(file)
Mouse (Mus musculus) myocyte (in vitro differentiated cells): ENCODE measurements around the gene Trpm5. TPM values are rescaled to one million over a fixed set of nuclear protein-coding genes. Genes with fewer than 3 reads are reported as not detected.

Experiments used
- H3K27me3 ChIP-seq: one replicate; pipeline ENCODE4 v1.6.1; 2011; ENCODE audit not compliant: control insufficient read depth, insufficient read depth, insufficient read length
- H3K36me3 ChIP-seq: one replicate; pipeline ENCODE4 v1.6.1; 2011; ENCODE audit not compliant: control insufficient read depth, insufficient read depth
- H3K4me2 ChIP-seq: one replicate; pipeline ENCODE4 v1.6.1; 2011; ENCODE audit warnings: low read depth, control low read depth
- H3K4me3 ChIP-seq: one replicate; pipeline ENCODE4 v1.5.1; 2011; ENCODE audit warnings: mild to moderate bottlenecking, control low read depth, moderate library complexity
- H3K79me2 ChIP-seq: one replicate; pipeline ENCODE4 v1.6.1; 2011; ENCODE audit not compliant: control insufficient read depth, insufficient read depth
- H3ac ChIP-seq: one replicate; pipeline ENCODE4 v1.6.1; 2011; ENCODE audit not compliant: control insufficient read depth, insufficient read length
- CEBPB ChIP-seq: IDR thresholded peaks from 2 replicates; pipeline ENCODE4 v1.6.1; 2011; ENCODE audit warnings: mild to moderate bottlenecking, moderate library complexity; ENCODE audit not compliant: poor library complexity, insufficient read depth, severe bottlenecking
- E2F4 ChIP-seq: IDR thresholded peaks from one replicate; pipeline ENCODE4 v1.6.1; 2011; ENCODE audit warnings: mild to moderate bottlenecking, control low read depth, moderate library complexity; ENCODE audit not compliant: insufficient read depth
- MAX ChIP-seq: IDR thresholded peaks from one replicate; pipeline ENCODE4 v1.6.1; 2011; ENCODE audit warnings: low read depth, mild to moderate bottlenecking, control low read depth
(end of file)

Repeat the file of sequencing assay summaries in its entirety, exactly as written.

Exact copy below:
Mouse (Mus musculus) myocyte (in vitro differentiated cells): ENCODE measurements around the gene Trpm5. TPM values are rescaled to one million over a fixed set of nuclear protein-coding genes. Genes with fewer than 3 reads are reported as not detected.

Experiments used
- H3K27me3 ChIP-seq: one replicate; pipeline ENCODE4 v1.6.1; 2011; ENCODE audit not compliant: control insufficient read depth, insufficient read depth, insufficient read length
- H3K36me3 ChIP-seq: one replicate; pipeline ENCODE4 v1.6.1; 2011; ENCODE audit not compliant: control insufficient read depth, insufficient read depth
- H3K4me2 ChIP-seq: one replicate; pipeline ENCODE4 v1.6.1; 2011; ENCODE audit warnings: low read depth, control low read depth
- H3K4me3 ChIP-seq: one replicate; pipeline ENCODE4 v1.5.1; 2011; ENCODE audit warnings: mild to moderate bottlenecking, control low read depth, moderate library complexity
- H3K79me2 ChIP-seq: one replicate; pipeline ENCODE4 v1.6.1; 2011; ENCODE audit not compliant: control insufficient read depth, insufficient read depth
- H3ac ChIP-seq: one replicate; pipeline ENCODE4 v1.6.1; 2011; ENCODE audit not compliant: control insufficient read depth, insufficient read length
- CEBPB ChIP-seq: IDR thresholded peaks from 2 replicates; pipeline ENCODE4 v1.6.1; 2011; ENCODE audit warnings: mild to moderate bottlenecking, moderate library complexity; ENCODE audit not compliant: poor library complexity, insufficient read depth, severe bottlenecking
- E2F4 ChIP-seq: IDR thresholded peaks from one replicate; pipeline ENCODE4 v1.6.1; 2011; ENCODE audit warnings: mild to moderate bottlenecking, control low read depth, moderate library complexity; ENCODE audit not compliant: insufficient read depth
- MAX ChIP-seq: IDR thresholded peaks from one replicate; pipeline ENCODE4 v1.6.1; 2011; ENCODE audit warnings: low read depth, mild to moderate bottlenecking, control low read depth